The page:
Maynard

Starcher

CHARLESTON – Driving someone else's car with two passengers, cold medicine, matches and syringes in it does not add up to conspiracy to make methamphetamine, the West Virginia Supreme Court of Appeals has ruled.

Four of five Justices reversed Roane County jurors who convicted Michael Cummings of attempting and conspiring to manufacture "meth."

"No evidence was presented by the State indicating that the materials belonged to appellant, that he had purchased them or that he was aware of their presence in the vehicle," Justice Brent Benjamin wrote.

Chief Justice Robin Davis and Justices Joseph Albright and Larry Starcher concurred. Justice Spike Maynard dissented.

Circuit Judge David Nibert last year sentenced Cummings to consecutive sentences of two to 10 years for attempt and one to five for conspiracy. He fined Cummings $5,000.

Now Cummings goes free because the constitutions of West Virginia and the United States prohibit double jeopardy.

The decision set off the first clash of the 2008 election campaign.

Maynard, whose term ends next year, wrote June 27 that the majority minimized the seriousness of meth.

"Meth destroys the mind and body and harms the unborn child," Maynard wrote. "There was no evidence presented that the individuals needed large amounts of cold medicine, matches and needles for health or any other reason."

He wrote that the items "...were all at arm's length, in plain view, stacked neatly in the floorboard behind the appellant's seat..."

Two days later, Starcher fired back.

"There must be some proof that the defendant owned or controlled the drug ingredients, not merely that they were at arm's length," he wrote in a concurring opinion. "It has to be real proof, not the 'Gee whiz, oh come on, he had to know! How could he not know?' kind of supposition that plays well with voters at election time, but has nothing to do with freedom and democracy."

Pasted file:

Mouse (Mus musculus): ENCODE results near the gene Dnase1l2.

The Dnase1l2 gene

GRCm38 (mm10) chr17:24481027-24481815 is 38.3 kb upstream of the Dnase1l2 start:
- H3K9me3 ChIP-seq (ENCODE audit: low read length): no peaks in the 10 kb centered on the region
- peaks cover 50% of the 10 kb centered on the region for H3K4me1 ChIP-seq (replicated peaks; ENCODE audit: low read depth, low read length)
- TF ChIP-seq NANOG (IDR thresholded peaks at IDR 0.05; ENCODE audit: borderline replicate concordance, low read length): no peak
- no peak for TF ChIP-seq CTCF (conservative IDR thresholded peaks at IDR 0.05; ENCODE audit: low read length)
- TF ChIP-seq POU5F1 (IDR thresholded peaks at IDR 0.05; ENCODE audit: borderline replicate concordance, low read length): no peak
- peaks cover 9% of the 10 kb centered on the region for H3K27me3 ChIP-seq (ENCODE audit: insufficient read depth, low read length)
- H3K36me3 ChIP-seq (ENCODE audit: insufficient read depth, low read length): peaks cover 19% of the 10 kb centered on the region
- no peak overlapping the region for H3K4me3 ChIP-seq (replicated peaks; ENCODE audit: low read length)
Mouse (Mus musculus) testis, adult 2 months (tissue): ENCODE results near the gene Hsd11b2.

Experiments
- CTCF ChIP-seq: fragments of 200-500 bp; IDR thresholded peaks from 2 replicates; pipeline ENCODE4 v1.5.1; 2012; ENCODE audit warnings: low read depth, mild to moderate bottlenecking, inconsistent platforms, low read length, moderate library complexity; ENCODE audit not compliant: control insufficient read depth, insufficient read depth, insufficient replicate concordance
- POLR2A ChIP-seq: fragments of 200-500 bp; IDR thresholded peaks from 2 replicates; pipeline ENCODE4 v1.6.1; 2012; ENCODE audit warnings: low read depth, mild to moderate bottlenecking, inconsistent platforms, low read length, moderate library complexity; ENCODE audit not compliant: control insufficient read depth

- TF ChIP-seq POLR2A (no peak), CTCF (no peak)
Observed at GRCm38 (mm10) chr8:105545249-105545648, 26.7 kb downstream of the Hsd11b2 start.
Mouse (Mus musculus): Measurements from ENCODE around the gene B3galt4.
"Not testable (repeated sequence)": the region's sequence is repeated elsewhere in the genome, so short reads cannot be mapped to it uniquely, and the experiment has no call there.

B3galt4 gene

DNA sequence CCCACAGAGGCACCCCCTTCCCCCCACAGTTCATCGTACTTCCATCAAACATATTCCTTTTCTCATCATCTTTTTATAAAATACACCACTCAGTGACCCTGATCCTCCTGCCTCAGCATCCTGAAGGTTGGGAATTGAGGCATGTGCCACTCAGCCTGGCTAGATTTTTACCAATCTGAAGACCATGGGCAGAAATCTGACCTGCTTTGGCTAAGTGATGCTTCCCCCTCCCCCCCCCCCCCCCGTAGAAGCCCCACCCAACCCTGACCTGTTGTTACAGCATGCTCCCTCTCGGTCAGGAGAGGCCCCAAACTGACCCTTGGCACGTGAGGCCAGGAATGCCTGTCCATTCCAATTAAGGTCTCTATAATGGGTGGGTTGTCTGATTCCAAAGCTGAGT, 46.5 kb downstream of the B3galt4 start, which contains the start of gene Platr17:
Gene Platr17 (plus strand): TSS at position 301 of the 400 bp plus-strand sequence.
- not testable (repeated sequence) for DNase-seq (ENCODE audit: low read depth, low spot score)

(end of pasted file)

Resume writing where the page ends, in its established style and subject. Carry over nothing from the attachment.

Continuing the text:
Albright joined Starcher's opinion.

Maynard might have picked up more support except for doubts about whether the medicine was in plain view.

At oral arguments May 9, Albright mocked the trial testimony of State Trooper J. K. Cox, who said he saw the medicine boxes in a bag.

Albright asked if it was Superman who could see through things.

Cox's credibility made all the difference because no one else testified, either for the state or the defense.

Although Benjamin quoted an old decision that credibility determinations are for jurors and not appellate judges, the majority did not believe Cox.

They could not swallow as coincidence that Cox stopped Cummings in a car that belonged to meth suspect James Foreman, near Foreman's home, at the very moment that other officers combed the home with a search warrant.

They doubted Cox's testimony that he stopped Cummings for driving 63 miles per hour in a 55 mph zone, especially because he had testified at a pretrial hearing that the limit was 40 to 45.

They doubted that Cummings drove 63.

"There is no print-out from the radar to verify the speed at which the appellant was traveling, only the trooper's memory and report," Benjamin wrote.

They believed Cox improperly ordered Cummings to empty his pockets. The search yielded a container of meth, leading to a charge of possession.

Prior to trial Nibert declared the search improper, dismissed the possession charge and excluded the meth as evidence in the conspiracy trial.

Maynard argued in his dissent that Cox properly searched Cummings. He wrote that the container could have contained razor blades.

"I believe police officers must have the ability to protect themselves as well as secure the safety of others during a traffic stop," Maynard wrote.

Starcher bloated Maynard's dissent with sarcasm.

"Police officers should be allowed to search our homes, vehicles and pockets on a whim, and any suspicious looking item within arm's length should be grounds for incarceration," Starcher wrote. "A few innocent people have to go to jail to make sure we get as many guilty people in there as possible. Guilt by association and on the basis of suspicion should be the rule.

"The other two female passengers in the car are innocent, but Mr. Cummings must be guilty of something, right? So let's throw the bum in jail. The majority opinion rightly and boldly refused to sacrifice the presumption of innocence on the altar of expediency, as my dissenting colleague wishes."

The Court's decision was an impressive achievement for third-year law student Joshua Downey, who argued for Cummings before the Justices. Christine Hedges of Spencer supervised Downey. Assistant attorney general Benjamin Yancey III represented the state.

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